There are cities and regions in these here United States that, when you mention the name, certain foods instantly zoom into your mind. The Southern Highlands: Pulled-pork barbecue (get ready for intense theological debates about the sauce).
Baltimore: Crab cakes.
Kansas City: Steaks, of course, or beef brisket.
Boston: Clam chowder (New England, of course).
Cincinnati: Spaghetti covered with cheese and chili (containing a hint of cinnamon).
You get the idea.
Anyway, I'm not sure that Washington, D.C., has a signature food -- in large part because of its astonishing array of restaurants specializing in ethnic and regional foods from coast to coast and around the world. It's a crossroads city. Come to think of it, what's the unique signature food of New York City? How about Los Angeles (not counting the In-N-Out faith)?
Now, people who live here know that there is a big difference between "Washington," the power city, and "DC," which is a city of rich and poor, while its culture lives in neighborhoods and rides the buses.
I don't think there is an official food of "Washington," unless it's grilled crow with a side of bitter herbs. But what about "DC"? Yes, the District has an official food and it is called the "half-smoke." If you don't know what that is, then you haven't been to Ben's Chili Bowl. Get with the program, people.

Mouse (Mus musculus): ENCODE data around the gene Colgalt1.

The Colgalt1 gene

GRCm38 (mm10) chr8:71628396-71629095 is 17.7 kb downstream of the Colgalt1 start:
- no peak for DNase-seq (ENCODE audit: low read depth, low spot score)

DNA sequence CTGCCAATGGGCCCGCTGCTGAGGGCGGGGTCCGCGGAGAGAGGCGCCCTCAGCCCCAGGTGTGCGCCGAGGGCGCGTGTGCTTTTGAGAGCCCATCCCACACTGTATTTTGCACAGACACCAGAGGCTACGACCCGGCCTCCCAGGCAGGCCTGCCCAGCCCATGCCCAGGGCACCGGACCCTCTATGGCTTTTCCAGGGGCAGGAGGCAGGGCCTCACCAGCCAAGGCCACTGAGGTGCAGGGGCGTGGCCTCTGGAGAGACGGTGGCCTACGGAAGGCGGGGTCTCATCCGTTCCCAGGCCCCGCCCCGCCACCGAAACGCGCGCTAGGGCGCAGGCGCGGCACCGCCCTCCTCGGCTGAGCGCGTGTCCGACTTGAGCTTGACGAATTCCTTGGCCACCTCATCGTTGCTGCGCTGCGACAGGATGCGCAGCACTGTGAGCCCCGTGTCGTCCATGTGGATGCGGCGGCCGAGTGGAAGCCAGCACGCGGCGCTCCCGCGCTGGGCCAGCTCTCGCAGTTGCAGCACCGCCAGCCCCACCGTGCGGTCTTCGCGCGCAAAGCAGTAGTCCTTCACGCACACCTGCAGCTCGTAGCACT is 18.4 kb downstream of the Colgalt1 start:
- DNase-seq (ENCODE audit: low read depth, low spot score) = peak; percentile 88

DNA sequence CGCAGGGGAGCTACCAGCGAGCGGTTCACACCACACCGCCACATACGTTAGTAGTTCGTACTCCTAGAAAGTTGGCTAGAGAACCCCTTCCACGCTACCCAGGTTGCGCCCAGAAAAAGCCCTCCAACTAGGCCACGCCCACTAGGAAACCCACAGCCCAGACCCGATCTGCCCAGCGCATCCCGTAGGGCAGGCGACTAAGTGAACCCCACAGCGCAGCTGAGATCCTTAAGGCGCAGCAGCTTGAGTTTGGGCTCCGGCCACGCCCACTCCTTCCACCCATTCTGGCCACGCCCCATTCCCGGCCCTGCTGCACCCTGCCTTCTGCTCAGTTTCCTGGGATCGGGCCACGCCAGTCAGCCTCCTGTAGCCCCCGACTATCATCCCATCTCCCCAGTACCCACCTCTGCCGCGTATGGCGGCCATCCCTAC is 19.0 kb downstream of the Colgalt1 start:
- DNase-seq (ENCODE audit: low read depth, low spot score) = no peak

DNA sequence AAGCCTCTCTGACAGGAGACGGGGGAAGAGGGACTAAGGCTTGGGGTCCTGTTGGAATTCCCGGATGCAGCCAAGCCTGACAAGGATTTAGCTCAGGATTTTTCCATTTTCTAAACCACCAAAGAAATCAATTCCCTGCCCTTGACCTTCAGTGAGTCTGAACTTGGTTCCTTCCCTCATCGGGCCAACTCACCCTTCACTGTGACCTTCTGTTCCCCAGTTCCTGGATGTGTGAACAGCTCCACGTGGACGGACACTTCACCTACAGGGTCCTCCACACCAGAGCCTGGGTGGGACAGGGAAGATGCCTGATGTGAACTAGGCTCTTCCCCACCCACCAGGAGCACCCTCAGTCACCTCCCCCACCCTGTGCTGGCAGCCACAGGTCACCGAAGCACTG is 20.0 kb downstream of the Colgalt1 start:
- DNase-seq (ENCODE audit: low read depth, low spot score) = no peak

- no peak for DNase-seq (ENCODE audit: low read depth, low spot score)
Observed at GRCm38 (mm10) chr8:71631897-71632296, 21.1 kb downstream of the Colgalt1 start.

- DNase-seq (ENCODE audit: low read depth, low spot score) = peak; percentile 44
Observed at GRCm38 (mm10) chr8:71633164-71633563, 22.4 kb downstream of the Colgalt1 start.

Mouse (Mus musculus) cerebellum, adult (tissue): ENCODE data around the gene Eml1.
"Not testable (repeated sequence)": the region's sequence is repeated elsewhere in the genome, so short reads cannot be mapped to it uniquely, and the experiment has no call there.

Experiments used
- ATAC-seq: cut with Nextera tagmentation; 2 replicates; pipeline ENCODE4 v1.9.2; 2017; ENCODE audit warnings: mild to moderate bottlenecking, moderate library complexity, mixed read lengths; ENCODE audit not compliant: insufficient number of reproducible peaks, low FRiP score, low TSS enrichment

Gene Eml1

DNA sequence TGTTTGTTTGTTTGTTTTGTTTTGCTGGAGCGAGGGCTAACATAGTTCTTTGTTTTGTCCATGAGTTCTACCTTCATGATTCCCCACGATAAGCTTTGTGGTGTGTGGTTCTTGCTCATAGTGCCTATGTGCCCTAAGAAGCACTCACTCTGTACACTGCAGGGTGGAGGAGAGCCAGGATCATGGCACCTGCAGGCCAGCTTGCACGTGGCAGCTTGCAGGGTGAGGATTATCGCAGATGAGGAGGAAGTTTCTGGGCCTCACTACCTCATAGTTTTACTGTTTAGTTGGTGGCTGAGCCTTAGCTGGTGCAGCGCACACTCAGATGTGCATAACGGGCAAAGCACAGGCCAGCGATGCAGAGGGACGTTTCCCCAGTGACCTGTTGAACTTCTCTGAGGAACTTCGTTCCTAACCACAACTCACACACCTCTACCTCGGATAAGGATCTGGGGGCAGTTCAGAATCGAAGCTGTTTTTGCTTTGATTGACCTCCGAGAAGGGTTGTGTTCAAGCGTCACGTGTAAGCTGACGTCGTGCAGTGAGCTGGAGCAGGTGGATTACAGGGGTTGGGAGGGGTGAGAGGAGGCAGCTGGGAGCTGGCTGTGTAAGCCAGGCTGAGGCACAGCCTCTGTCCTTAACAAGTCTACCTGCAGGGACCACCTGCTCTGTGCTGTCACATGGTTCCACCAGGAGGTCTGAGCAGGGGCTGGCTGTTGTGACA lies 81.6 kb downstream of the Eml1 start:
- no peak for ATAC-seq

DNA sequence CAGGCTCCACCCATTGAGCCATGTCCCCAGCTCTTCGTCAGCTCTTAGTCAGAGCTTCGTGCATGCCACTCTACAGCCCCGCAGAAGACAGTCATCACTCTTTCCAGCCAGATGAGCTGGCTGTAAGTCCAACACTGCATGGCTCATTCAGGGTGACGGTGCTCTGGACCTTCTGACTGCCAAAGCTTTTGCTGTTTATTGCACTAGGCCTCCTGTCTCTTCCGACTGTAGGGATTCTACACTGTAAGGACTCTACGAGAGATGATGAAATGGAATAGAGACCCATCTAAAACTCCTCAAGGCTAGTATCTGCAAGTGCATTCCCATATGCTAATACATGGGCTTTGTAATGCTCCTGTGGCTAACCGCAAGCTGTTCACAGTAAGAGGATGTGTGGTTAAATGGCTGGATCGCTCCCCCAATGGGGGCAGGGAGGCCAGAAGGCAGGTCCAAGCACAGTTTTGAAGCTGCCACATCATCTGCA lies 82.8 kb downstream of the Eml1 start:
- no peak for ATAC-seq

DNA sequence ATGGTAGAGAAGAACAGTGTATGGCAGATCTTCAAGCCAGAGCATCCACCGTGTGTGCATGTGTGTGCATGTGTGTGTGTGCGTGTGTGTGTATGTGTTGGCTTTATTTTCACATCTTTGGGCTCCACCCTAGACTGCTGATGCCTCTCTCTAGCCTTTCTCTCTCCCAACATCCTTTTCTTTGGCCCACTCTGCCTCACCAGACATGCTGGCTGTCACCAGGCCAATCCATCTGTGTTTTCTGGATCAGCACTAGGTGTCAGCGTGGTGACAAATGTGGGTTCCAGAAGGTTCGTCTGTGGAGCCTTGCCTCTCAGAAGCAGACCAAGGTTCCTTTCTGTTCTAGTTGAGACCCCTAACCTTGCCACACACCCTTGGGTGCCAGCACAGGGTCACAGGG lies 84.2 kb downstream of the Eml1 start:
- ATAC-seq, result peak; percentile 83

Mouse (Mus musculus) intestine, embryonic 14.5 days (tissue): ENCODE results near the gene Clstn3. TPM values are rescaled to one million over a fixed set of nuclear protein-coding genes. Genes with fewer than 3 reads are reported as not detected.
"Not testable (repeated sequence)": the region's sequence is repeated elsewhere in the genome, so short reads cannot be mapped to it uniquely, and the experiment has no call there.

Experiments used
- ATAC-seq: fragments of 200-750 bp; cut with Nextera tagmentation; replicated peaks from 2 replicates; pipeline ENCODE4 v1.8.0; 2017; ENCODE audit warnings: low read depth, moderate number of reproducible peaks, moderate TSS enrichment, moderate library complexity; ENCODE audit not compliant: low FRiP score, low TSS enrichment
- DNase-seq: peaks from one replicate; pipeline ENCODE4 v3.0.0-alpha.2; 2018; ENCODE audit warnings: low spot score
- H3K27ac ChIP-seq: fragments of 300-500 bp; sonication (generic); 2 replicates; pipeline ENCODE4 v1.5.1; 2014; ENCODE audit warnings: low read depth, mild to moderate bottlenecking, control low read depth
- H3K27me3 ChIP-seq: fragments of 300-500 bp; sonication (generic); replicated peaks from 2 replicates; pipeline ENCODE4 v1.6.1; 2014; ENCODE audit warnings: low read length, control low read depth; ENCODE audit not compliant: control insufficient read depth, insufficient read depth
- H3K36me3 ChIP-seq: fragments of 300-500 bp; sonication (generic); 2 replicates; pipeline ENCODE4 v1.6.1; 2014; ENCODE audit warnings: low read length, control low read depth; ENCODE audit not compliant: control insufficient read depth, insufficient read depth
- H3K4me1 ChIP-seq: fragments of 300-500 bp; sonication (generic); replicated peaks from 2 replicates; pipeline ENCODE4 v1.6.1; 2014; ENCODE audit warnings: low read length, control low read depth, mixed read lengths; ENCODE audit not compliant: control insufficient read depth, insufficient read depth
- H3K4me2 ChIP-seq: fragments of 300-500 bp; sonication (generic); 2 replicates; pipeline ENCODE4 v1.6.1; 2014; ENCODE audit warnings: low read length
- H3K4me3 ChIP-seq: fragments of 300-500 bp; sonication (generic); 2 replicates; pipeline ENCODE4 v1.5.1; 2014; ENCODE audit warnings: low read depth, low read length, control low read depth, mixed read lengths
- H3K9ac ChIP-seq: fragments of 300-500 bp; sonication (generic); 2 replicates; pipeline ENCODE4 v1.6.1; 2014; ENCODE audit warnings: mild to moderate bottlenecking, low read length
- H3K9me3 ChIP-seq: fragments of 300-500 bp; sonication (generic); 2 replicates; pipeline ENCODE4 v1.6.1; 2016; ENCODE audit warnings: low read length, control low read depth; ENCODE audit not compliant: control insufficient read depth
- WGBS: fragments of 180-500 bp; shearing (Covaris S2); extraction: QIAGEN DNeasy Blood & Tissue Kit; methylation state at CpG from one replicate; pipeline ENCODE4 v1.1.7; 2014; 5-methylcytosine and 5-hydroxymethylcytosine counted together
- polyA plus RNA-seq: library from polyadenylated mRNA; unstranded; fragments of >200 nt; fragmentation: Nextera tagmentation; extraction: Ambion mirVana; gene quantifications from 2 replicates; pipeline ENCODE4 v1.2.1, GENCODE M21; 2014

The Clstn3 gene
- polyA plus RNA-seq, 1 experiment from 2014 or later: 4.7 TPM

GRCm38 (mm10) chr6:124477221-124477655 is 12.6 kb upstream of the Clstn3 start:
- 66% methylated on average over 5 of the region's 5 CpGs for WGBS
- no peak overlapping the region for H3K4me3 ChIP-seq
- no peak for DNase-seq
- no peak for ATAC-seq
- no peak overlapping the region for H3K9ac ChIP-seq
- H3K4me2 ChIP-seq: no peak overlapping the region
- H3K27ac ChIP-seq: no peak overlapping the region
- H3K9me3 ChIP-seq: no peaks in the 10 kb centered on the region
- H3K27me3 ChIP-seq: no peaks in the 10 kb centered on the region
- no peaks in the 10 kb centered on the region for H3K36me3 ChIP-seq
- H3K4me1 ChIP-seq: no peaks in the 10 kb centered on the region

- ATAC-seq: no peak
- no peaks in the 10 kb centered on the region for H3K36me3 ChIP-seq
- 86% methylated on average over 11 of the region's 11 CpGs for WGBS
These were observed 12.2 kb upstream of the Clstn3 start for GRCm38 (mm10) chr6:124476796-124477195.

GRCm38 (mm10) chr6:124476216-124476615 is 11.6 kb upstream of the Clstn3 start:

The half-smoke is a sausage and if it's good enough for President Barack Obama, as well as an army of media and sports celebrities, it's good enough for you. As a veteran of this fabulous joint (this is not where you want to be during Great Lent or any other fasting season), let me assure you that the "half-smoke" is worthy of the hype.
Anyway, the "Ben" who owns this establishment died the other day and the Washington Post and other local newsrooms rolled out nice packages on Ben Ali, 82, and the remarkable story of the Trinidadian immigrant who wanted to be a dentist. However, he ended up running a restaurant in which working-class folks sit next to senators and listen to the same world-class juke book while chowing down on chili, hot dogs, sausages, cheese fries and, well, more chili.
So why am I bringing this up at GetReligion?
If you read all the way to end of the long A1 feature on Ali's life, you will hit a remarkable detail linked to his life and the practice of his faith. It's a stunner:
When Mr. Ali and Virginia Rollins were married October 10, 1958, she converted to his Muslim faith. Although Mr. Ali was reluctant to admit it in public, he firmly obeyed the Islamic prohibition on pork. Throughout his life, he never tasted the hot dogs and half-smokes that made his restaurant famous.
Now here is my question: Should this detail have come higher up in the report? I mean, I understand the impact provided by putting it at the very end. But I can also understand the temptation to put it earlier, perhaps even in a symbolic-detail lede.
Reporters and editors, what think ye? It's not a matter or right or wrong. I'm just curious. Wherever you play it, this is an amazing detail from an amazing life.